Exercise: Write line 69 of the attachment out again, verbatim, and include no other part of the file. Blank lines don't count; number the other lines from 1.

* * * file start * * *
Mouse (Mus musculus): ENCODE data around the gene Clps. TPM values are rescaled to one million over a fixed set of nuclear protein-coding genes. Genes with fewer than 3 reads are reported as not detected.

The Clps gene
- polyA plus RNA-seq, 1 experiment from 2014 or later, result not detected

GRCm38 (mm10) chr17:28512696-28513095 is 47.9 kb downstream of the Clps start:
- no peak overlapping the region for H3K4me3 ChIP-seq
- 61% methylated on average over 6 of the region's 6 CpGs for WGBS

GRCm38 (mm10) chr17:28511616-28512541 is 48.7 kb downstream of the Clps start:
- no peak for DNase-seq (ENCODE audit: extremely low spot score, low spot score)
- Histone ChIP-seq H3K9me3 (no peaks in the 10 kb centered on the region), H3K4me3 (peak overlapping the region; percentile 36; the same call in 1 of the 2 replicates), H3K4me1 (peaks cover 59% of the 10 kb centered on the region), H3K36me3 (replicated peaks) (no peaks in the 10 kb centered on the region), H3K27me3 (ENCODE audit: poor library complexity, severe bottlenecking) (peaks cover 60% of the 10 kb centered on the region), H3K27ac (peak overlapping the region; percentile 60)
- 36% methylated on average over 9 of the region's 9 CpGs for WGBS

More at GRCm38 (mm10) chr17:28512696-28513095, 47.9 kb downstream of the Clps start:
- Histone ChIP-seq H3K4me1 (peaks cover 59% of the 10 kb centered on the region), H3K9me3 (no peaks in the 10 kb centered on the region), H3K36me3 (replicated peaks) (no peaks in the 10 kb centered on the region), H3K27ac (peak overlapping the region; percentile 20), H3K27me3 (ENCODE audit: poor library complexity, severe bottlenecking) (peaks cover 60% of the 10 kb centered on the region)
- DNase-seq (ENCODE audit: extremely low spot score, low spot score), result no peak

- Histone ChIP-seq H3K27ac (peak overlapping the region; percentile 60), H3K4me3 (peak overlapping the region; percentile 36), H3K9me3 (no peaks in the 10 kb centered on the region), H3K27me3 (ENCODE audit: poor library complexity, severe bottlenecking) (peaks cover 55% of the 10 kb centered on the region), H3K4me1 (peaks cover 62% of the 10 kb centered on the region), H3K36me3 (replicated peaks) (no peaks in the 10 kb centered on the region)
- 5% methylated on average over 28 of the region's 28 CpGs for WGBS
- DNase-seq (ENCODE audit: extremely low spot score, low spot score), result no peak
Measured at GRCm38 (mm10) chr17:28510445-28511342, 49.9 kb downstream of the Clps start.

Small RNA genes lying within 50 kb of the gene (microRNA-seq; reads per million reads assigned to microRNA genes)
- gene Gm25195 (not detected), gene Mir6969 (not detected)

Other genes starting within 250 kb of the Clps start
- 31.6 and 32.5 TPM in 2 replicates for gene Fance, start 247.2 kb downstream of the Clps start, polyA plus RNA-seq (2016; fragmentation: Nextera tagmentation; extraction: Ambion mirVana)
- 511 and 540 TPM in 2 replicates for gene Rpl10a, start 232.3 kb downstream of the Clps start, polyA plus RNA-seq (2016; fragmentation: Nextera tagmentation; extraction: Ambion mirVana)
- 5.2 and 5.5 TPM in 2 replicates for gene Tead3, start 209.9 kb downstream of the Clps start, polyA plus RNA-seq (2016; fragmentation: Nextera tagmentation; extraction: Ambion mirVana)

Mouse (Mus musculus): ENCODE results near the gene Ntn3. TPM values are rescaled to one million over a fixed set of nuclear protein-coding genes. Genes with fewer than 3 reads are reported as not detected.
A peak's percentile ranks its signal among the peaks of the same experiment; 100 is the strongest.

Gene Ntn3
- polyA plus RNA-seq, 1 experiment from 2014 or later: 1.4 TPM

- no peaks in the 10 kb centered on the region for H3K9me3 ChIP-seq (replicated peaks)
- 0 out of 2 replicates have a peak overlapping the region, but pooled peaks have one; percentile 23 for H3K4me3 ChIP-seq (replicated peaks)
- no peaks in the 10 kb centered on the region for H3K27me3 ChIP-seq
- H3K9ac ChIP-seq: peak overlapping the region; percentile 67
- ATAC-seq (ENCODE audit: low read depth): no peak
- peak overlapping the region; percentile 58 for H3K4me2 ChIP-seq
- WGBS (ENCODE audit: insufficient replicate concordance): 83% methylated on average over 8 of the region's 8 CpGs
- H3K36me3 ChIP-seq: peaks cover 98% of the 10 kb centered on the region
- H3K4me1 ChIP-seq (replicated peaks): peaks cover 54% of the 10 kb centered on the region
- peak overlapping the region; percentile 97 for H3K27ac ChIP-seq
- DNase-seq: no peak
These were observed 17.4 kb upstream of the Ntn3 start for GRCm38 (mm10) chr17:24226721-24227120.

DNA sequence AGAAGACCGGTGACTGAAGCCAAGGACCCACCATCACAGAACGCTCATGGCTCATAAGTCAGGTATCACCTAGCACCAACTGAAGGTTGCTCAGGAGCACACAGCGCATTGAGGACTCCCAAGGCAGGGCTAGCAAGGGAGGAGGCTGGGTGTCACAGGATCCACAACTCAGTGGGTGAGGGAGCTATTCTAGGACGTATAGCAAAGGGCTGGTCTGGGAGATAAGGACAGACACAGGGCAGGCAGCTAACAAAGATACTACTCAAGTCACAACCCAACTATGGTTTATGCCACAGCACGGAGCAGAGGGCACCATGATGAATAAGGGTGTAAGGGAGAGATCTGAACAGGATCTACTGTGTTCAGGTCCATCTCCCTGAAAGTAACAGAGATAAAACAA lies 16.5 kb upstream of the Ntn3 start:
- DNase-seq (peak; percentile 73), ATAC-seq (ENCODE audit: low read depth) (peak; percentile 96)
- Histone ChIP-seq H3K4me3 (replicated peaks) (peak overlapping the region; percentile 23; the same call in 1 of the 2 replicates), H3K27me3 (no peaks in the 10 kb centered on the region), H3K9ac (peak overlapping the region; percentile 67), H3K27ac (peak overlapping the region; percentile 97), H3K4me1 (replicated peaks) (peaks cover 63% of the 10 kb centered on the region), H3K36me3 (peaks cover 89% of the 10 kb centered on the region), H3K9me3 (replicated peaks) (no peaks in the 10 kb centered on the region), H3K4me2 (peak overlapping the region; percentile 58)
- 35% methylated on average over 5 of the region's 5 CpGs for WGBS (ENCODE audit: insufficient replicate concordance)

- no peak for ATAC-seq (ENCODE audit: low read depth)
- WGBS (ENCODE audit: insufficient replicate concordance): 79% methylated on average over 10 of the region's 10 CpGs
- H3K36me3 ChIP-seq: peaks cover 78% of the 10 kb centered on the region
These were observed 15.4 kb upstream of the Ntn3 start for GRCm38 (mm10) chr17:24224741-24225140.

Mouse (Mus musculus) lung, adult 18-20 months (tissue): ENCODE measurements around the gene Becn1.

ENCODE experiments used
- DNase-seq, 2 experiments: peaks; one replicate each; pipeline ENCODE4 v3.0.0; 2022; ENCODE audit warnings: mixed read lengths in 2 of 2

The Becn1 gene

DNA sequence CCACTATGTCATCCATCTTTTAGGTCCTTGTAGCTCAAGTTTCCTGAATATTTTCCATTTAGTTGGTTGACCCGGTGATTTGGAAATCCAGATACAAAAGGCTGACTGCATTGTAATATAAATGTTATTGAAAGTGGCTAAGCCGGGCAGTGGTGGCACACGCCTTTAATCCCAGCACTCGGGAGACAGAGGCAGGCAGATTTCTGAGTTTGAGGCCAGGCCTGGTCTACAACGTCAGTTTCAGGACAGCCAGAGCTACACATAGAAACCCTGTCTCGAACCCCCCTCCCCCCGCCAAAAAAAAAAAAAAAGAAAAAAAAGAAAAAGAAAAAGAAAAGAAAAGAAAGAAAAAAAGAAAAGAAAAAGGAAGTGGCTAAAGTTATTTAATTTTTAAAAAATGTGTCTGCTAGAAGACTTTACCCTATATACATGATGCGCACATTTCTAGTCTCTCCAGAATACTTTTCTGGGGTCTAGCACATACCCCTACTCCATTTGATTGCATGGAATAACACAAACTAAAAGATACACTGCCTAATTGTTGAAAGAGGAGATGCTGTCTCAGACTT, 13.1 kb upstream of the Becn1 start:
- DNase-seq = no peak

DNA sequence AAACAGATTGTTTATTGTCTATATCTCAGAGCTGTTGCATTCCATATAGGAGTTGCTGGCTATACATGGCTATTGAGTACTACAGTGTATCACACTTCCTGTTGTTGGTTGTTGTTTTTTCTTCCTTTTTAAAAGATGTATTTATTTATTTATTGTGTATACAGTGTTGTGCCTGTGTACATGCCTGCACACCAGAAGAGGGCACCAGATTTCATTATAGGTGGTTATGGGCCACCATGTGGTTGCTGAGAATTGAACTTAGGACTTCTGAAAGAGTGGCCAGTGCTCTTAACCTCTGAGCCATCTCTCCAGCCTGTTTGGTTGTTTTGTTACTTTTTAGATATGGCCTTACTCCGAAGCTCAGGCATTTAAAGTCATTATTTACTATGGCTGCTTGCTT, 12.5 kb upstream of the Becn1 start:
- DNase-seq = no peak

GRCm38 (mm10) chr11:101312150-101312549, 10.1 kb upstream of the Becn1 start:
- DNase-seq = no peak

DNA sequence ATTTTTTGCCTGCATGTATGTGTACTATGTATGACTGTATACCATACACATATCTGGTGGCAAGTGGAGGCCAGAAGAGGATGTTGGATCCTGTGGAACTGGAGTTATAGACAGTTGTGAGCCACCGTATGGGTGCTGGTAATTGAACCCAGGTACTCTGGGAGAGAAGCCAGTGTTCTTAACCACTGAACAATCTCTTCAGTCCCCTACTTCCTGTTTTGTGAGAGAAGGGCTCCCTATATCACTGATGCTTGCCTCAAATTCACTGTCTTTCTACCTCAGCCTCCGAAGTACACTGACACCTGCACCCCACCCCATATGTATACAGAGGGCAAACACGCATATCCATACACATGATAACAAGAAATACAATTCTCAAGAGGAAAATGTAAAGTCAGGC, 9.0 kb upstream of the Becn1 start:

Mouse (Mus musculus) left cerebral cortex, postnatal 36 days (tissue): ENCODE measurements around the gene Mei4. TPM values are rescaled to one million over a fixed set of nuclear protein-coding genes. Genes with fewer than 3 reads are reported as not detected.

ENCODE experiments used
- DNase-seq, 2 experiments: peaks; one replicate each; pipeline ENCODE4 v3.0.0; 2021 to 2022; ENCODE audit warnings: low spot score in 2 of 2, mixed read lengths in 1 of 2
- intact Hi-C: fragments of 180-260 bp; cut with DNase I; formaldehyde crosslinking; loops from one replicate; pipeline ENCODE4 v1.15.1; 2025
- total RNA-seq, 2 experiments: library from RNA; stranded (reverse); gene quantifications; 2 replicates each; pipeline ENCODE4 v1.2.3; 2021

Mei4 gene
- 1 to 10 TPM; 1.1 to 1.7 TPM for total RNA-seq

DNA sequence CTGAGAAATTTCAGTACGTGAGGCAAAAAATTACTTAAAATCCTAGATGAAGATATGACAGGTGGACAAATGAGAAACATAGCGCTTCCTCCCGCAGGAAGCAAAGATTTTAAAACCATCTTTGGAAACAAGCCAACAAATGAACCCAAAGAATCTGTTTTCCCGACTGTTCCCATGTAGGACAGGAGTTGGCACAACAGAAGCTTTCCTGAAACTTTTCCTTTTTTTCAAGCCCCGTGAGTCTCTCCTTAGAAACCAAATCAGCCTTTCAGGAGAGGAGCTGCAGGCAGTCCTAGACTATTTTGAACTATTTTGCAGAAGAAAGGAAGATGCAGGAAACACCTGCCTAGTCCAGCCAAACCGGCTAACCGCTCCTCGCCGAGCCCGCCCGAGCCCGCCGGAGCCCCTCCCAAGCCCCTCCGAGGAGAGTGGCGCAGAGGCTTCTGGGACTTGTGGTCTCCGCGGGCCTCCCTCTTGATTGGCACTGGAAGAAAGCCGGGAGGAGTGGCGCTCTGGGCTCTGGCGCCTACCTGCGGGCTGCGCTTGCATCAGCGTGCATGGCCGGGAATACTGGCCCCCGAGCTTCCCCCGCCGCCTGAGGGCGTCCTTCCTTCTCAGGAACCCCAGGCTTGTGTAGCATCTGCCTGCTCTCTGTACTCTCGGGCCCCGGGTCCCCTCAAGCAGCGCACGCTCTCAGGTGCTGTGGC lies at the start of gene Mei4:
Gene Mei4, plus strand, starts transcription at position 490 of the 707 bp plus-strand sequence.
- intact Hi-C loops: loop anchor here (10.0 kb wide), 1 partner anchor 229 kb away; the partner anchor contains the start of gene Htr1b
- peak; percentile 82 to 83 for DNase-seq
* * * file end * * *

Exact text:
- peak; percentile 82 to 83 for DNase-seq